Our journey to Carbon Neutral…
Our parent company Southern Trident is currently a carbon neutral company. This means we have measured our overall footprint at a top line level to capture the amount of carbon we create by moving product materials like coir around and the running of our sites. Also, the footprint we create in day to day operations like commuter travel, logistics, energy use, IT etc.
We understand carbon offset doesn’t mean we make products without an impact on the environment and currently this isn’t possible across manufacturing industries. It is a temporary solution, as we work behind the scenes to reduce carbon emissions as much as possible at the source.
From the creation of our manufacturing business Southern Trident we have minimised our carbon creation as much as possible will continue to do so. We want to reduce the amount we offset, by minimising what we create in the first place. This goes from buying electrical goods with a high energy rating to using an eco-friendly search engine https://www.ecosia.org/
What are we planning on doing moving forward for carbon neutrality?
Our work in this area is being extended so we achieve PAS 2060 for any new products we are about to launch (stay tuned!), as well as for our existing product lines.
We have an action plan as part of PAS 2060 to highlight things we need to implement to reduce our footprint further. We are not allowed to just measure the footprint, offset it, and then sit on our laurels.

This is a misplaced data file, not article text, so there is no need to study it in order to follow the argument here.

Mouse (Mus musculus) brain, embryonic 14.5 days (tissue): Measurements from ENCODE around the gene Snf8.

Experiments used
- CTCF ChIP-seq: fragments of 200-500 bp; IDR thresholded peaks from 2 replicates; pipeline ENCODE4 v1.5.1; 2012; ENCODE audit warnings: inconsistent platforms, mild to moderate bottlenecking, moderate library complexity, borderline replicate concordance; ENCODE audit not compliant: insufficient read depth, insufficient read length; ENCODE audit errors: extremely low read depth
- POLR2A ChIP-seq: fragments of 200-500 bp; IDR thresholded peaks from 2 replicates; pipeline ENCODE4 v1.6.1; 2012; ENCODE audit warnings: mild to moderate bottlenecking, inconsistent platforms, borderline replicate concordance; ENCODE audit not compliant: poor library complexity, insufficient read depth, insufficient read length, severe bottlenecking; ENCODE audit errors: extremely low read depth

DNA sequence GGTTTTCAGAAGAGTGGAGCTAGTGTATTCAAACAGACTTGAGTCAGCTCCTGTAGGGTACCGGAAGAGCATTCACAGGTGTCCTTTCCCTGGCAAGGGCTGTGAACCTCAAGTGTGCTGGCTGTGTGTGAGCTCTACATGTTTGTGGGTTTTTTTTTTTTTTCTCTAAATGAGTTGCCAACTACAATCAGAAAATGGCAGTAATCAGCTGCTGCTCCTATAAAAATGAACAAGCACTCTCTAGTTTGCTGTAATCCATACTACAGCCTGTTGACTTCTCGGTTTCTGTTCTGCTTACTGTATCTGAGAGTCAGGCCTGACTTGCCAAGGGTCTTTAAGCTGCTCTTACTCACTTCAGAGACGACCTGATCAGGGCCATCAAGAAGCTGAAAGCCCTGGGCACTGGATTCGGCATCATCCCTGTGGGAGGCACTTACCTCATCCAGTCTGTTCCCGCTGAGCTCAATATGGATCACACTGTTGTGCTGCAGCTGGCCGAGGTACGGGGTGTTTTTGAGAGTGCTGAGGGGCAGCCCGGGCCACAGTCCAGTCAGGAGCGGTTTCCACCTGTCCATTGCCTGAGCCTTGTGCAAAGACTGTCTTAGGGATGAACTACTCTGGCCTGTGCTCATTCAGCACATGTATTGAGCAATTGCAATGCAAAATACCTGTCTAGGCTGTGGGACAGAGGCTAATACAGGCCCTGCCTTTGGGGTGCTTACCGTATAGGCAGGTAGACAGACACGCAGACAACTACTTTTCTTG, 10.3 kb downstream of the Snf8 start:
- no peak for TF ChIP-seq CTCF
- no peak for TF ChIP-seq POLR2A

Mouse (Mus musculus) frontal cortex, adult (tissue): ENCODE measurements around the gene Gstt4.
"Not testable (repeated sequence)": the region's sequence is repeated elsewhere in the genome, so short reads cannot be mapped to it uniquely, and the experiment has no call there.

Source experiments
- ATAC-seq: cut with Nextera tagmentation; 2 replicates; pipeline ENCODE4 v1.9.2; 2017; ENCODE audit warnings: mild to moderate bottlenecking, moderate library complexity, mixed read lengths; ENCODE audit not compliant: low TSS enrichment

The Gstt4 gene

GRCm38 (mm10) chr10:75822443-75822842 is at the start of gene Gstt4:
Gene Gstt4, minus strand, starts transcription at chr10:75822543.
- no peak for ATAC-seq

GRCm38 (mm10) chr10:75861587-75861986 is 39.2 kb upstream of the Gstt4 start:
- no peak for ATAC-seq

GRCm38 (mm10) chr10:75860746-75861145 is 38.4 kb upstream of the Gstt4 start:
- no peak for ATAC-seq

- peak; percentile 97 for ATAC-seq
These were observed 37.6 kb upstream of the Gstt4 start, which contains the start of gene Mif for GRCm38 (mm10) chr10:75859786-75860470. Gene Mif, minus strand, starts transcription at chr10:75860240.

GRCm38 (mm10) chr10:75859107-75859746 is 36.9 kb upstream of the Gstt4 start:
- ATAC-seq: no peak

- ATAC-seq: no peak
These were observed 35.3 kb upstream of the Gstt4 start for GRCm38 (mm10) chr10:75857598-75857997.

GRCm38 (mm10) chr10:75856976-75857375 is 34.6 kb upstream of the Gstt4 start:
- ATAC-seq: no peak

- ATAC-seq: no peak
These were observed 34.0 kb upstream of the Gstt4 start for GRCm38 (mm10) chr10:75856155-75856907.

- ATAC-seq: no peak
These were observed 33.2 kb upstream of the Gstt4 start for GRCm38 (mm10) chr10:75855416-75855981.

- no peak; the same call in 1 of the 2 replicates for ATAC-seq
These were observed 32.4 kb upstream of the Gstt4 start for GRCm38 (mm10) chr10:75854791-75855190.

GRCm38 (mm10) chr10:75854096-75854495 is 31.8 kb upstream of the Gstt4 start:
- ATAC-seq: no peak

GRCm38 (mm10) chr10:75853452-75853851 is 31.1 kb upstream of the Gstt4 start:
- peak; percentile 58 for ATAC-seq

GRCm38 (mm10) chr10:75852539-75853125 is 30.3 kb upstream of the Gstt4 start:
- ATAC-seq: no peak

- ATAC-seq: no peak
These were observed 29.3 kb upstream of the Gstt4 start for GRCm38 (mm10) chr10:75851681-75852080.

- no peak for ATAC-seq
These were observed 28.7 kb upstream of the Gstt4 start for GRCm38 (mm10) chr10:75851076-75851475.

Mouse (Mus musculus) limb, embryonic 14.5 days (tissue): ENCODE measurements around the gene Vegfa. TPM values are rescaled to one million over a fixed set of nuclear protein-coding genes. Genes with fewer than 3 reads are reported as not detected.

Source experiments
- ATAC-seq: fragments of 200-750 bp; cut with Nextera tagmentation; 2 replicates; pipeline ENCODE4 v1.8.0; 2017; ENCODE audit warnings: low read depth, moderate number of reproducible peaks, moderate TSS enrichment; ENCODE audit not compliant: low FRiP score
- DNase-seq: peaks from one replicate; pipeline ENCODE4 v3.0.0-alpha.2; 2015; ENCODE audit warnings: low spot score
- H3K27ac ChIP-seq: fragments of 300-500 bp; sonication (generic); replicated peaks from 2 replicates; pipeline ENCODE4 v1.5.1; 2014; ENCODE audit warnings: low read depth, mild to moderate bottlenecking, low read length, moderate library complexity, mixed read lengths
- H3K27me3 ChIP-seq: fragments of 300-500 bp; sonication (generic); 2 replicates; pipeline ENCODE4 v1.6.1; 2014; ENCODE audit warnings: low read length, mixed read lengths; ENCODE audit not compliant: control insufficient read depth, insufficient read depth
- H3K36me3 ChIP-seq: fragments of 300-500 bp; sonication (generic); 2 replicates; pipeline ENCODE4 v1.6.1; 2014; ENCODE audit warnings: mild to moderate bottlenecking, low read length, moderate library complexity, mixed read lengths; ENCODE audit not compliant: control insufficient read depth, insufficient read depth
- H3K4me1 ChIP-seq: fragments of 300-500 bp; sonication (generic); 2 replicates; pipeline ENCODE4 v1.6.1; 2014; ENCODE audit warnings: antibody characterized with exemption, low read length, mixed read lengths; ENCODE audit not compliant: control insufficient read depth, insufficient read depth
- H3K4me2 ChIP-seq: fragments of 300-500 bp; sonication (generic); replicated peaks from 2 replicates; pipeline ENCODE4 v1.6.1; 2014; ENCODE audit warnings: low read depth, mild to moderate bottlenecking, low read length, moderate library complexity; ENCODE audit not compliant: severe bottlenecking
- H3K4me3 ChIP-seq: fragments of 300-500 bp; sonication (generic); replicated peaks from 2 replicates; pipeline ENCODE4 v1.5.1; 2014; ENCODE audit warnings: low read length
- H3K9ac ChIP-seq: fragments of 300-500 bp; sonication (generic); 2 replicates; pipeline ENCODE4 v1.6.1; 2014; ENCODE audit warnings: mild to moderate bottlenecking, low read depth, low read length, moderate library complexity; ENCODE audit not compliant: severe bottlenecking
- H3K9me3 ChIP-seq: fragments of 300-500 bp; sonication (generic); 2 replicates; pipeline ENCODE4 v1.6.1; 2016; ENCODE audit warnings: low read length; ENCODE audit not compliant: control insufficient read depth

With this in place we can develop the next level of the plan which is to go Carbon Net Zero. This is a much longer-term plan, possibly 2030 or even 2040 as to achieve this our entire supply chain must be Net Zero which is no small feat. Like other companies and online suppliers, we have the challenge surrounding vehicles and the fleet. Transporting goods by road produce the most significant volume of emissions during the fulfilment process.
Some people suggest importing material from the other side of the world cannot be sustainable or ‘green’. Yet, you might be interested to know the carbon footprint of shipping coir from India to the UK is 5.5% of the total carbon footprint in the supply chain. There’s more carbon used bringing bark from Scotland to Liverpool in the UK than there is taking coir from India to the UK! So, the number of miles and impact at each stage of the journey from coconut to compost is more complex than people often realise.
What is PAS 2060: 2014 certification and what does it mean/ bring?
“Appropriate for use by organizations operating in the horticultural sector, intending to undertake a programme of GHG emission reduction of their product lifecycle or those needing to provide information on the GHG emissions from their products to downstream business partners.”
This in essence means measuring the entire footprint for each specific product. It includes all carbon produced to create/manufacture/harvest each ingredient of the products, packaging, manufacturing and shipping. This means we can say a bag or box of peat-free compost produces x Kg’s of carbon and we can then offset it.
We’re the first company in this industry to go to this level. It takes a long time as the number of variables is vast. Yet, with a dedicated member of the team working on this, we are speeding up the process.